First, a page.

Count the number of companies where you’ve worked. If you, like most of us, have had more jobs than pets, significant others, and ties combined, you’ve probably accumulated a ragged group of pensions from your various employers. Some may be great, but we doubt it. Chances are, if your employer administered them, they will be either badly invested, larded up with excessive fees, or both, and the effect this drag can have on your comfort in retirement cannot be overestimated.
If this is the case, you should consider taking control of this ungainly collection with pension consolidation. It’s exactly what it sounds like — rolling up all your pensions into one account in which you’ll be able to make all the investment decisions. A natural choice would be to roll them up into a self-invested personal pension (SIPP) — an account you can set up at any brokerage, though we’ll humbly suggest you try Wealthsimple on for size.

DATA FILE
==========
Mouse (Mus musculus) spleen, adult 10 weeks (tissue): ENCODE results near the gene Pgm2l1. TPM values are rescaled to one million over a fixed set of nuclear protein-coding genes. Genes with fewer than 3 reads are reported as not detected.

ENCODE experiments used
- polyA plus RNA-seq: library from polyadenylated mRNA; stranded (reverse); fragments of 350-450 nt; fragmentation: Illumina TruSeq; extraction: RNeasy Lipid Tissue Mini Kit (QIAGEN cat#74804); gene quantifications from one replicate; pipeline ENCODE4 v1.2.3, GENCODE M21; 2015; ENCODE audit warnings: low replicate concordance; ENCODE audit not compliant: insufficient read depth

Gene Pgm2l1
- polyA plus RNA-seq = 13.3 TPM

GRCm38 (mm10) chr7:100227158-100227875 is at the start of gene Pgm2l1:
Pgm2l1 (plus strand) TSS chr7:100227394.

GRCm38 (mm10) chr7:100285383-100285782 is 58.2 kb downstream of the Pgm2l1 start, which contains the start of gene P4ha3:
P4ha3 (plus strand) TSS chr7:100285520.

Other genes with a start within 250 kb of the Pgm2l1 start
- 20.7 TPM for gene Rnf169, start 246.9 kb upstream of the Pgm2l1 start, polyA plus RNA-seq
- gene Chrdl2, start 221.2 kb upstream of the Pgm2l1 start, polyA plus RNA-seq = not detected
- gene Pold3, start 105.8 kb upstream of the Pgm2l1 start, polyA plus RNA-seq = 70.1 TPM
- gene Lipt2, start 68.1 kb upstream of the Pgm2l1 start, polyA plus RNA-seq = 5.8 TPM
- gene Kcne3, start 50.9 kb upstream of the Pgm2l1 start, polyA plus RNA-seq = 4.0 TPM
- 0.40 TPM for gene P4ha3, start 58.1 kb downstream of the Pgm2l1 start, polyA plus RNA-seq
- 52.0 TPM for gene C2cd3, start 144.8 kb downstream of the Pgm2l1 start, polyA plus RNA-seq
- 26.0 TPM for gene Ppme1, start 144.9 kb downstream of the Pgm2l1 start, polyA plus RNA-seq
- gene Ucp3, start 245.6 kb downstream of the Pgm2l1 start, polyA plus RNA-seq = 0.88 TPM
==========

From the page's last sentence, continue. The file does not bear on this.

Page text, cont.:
A couple notes of caution. Read the small print on any employer-sponsored plan and make sure that it doesn’t have exit penalties so significant that they’ll be impossible to make up over time with a better plan (something especially of concern if you’re older than 50 — that is, not so many years away from retirement age.) Naturally, if you’re still employed at a company and it offers a program of matching funds on any contribution you make, you certainly don’t want to turn down any of that free money by converting the account to a self-invested pension. So by all means consolidate, but do so with your eyes wide open.